This was an interesting quest for me as well. I remember encountering Thonar's wife and disliking her pompous attitude, so I pickpocketed her before meeting him. However, during the subsequent Forsworn attack, the magic involved left her turned to ash. It seemed so awful that I felt compelled to offer to help Thonar in spite of my dislike for the man and his practices. A little guilt can go a long way. Of course, then he had me framed.

    Regarding Grisvar, I feel it's worth mentioning that you don't actually have to kill him at all. At least, I didn't. All I had to do was tell him "Madanach says 'hi,'" and he instantly panicked. From my perspective, I was merely trying to awkwardly segue into a discussion regarding this predicament with him. However, he must have known already that he was low on the food chain, and took my merest approach as a death sentence. He attacked me without provocation, and one of the other miners killed him for me. I didn't even have to raise my hand against him, but that was good enough for Madanach.

    But I felt much the same way as you regarding the Forsworn. During the battle spilling into Markarth I simply stood back and walked amongst the carnage unfolding all around me. Corrupt guards, righteous but vengeful terrorists... After all I'd been through, wandering around in a resigned, disinterested malaise seemed the only appropriate response.

    But I wanted to see Thonar, to witness his fate myself. It felt right, though I wasn't sure I even considered him an enemy. I found him on a stone staircase... what was left of him, anyway. By some quirk of fate, he was left a mere pile of ash, like his wife.

    I suppose it was poetic, somehow, but I was in no mood to think too hard on it. By then I just wanted to get the Hell out of Markarth.

    1. Your solution makes a lot of sense, and I wish I had thought of it. However, I think I would still resent Madanach for his manipulation; even if I hadn't killed him myself, I would have set his death in motion, since Madanach obviously knew Grisvar's reaction would be to attack. Strange as it may seem, I think I'd rather choose to do the wrong thing than be manipulated into doing it by accident.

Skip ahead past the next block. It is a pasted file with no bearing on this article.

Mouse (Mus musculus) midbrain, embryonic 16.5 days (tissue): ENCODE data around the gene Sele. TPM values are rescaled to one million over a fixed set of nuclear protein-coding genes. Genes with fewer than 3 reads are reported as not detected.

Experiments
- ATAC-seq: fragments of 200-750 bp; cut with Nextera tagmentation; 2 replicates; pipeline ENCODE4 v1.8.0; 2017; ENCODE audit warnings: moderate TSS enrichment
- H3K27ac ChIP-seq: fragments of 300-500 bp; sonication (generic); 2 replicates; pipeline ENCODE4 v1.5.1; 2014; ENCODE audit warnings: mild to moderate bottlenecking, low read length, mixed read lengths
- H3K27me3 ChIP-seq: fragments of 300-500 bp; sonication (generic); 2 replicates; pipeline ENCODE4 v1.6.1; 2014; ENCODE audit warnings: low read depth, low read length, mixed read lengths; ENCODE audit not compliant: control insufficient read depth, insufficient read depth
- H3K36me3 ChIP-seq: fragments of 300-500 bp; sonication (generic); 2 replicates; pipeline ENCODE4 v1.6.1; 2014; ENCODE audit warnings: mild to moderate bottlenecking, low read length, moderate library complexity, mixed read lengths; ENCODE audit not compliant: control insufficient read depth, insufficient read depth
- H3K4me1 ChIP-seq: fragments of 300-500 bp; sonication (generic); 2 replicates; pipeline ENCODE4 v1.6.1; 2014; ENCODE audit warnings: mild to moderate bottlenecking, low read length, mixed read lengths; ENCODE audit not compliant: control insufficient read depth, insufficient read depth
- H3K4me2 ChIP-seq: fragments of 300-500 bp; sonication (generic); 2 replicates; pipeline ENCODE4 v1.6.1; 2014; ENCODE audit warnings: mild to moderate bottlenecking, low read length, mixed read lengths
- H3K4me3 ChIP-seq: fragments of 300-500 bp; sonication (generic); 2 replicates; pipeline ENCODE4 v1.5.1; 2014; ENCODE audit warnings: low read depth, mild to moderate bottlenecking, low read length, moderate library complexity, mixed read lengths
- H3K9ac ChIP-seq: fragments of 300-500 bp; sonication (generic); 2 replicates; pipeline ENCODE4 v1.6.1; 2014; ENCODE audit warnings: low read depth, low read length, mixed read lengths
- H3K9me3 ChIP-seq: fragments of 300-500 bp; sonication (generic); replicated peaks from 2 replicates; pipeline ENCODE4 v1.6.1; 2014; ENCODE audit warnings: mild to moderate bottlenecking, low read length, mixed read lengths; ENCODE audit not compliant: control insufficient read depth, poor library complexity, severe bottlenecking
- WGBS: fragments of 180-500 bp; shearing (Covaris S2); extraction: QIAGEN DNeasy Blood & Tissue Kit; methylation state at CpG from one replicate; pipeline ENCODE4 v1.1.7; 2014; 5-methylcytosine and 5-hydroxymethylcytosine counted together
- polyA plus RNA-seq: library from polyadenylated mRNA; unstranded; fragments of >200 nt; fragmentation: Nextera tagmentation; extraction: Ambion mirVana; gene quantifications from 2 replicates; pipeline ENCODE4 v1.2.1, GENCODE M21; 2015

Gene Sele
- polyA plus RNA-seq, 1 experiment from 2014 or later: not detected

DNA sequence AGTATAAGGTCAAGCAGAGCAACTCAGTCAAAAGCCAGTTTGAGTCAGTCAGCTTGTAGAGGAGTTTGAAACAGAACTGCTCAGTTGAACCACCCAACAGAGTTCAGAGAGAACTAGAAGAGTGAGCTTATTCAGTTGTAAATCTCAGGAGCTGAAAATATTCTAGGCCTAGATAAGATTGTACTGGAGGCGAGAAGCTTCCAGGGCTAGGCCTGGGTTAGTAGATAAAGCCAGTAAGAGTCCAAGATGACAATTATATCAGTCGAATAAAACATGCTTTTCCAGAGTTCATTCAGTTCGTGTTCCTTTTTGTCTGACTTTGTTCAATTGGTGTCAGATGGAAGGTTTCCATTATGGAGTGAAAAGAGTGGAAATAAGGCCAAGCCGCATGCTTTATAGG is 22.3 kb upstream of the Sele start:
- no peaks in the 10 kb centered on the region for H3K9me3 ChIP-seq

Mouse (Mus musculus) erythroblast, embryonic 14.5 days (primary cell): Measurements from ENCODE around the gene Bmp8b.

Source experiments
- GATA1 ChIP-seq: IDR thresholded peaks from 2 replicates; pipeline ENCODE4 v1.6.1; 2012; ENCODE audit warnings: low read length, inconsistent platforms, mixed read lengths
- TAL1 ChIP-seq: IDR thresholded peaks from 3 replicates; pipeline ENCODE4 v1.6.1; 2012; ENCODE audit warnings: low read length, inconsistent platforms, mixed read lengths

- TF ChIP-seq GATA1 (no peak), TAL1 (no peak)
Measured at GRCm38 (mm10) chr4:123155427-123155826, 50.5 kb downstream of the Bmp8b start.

Thanks for reading and for your thoughtful comments!

    2. Hey, it's a thoughtful blog. Thanks for giving me something neat to read and think about. You're building a great character, and great stories for him! I hope I see more of your tales of adventure. Is good times.

  7. I had already decided on what I wanted to do before I was even captured. No matter what past provocations there had been, the foresworn had gone over the line by consorting with evil, and the life of their leader was forfeit. By using the foresworn as his own private enforcers to support his own corrupt empire building,Thionar Silverblood also had earned a death sentence. Trying to pin a crime on me was just the method of execution...
    So upon entering the prison, I talked my way past the Orc guard, spoke briefly with Madinach (after checking in his pockets that he wasn't carrying the key to escape), then killed him from sneak with a bound bow. Of course, after that, the key WAS in his pocket, so I snuck out through the ruins, met Thionar and received his thanks, then silently murdered him using a forsworn arrow after he gave me my gear back. Total casualties: 2. No innocents involved, and I found the final end of Thionar to make poetic sense as well. Free advice to plotters and schemers everywhere: Never screw with a high level Dovhakin

    1. I like your solution, but I still can't get past the injustices suffered by the Forsworn. Would they be "consorting with evil" had they not been oppressed in the first place? I suppose we'll never know.

    2. When you find the 3 gaurds in the talos worship room that frame you, kill them too. Another gaurd then comes in and arrests you afterwards anyway, but at least you killed the worst of the gaurds.

  8. I'll just say it here, but I had no sympathy for the Forsworn, and especially not Madanach. Yes, they were driven from their home, and yes, Ulfric and the Empire dealt with them harshly. But they struck first by taking Markarth when by the sounds of it they were previously tolerated, so everything that happened they brought on themselves. Not to mention the indiscriminate violence against anyone that isn't one of them - an act of xenophobic intolerance that surpasses anything the Stormcloaks ever did.